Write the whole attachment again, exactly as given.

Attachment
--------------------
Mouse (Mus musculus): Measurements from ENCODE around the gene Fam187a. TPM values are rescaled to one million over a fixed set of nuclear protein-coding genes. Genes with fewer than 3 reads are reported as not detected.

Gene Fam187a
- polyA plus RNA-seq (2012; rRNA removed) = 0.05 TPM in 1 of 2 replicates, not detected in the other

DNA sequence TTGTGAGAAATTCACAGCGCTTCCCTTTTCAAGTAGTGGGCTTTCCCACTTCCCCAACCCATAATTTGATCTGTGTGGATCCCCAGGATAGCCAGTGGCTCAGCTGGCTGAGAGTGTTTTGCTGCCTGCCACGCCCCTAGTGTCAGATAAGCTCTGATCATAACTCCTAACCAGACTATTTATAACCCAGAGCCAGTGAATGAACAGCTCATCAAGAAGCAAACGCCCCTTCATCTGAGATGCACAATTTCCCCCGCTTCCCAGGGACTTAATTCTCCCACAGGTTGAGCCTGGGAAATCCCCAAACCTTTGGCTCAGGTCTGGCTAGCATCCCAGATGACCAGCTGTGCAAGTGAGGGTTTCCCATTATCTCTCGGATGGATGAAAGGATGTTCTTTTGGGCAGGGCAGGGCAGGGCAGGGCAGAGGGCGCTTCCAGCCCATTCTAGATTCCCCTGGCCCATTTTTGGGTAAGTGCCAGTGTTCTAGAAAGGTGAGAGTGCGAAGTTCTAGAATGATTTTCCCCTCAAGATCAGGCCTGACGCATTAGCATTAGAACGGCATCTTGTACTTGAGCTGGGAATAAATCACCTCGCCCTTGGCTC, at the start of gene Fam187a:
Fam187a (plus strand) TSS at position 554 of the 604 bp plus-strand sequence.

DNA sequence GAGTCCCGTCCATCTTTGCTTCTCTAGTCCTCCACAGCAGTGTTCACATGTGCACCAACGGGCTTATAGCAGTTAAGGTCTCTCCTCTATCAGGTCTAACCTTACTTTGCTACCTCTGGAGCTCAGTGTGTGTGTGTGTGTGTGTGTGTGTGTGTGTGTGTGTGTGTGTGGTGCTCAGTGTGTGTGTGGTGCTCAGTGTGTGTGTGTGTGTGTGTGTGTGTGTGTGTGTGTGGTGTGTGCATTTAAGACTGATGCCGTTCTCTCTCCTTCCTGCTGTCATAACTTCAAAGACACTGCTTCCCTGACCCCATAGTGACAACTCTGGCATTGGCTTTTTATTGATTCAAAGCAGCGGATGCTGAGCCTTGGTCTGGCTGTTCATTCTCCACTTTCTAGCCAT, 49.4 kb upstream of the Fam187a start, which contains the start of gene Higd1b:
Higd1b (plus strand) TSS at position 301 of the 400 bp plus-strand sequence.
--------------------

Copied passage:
Mouse (Mus musculus): Measurements from ENCODE around the gene Fam187a. TPM values are rescaled to one million over a fixed set of nuclear protein-coding genes. Genes with fewer than 3 reads are reported as not detected.

Gene Fam187a
- polyA plus RNA-seq (2012; rRNA removed) = 0.05 TPM in 1 of 2 replicates, not detected in the other

DNA sequence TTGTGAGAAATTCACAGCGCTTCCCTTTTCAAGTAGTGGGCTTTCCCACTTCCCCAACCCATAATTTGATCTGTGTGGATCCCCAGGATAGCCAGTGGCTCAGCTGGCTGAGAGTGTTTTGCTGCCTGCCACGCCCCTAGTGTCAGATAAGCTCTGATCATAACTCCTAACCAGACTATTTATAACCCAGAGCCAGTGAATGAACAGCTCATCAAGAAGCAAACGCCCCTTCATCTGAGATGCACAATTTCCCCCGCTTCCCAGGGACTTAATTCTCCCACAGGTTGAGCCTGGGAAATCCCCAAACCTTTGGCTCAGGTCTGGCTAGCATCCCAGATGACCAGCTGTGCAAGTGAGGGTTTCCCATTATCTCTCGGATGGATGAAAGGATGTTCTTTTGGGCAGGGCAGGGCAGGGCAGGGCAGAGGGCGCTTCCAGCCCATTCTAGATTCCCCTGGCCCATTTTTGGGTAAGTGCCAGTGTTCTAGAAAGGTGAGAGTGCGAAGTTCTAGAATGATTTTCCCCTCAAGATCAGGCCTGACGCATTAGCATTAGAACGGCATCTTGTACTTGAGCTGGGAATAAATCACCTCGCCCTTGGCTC, at the start of gene Fam187a:
Fam187a (plus strand) TSS at position 554 of the 604 bp plus-strand sequence.

DNA sequence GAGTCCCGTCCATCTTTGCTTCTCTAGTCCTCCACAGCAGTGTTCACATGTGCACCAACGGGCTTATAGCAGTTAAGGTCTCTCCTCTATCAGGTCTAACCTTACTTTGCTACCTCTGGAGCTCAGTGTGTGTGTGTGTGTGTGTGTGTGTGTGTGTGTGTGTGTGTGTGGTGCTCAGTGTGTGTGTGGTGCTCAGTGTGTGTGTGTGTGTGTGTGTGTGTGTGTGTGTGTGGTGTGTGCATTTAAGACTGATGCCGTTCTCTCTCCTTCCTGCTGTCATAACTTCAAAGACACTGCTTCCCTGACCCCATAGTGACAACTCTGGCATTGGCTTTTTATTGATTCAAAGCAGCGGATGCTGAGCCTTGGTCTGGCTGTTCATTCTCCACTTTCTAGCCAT, 49.4 kb upstream of the Fam187a start, which contains the start of gene Higd1b:
Higd1b (plus strand) TSS at position 301 of the 400 bp plus-strand sequence.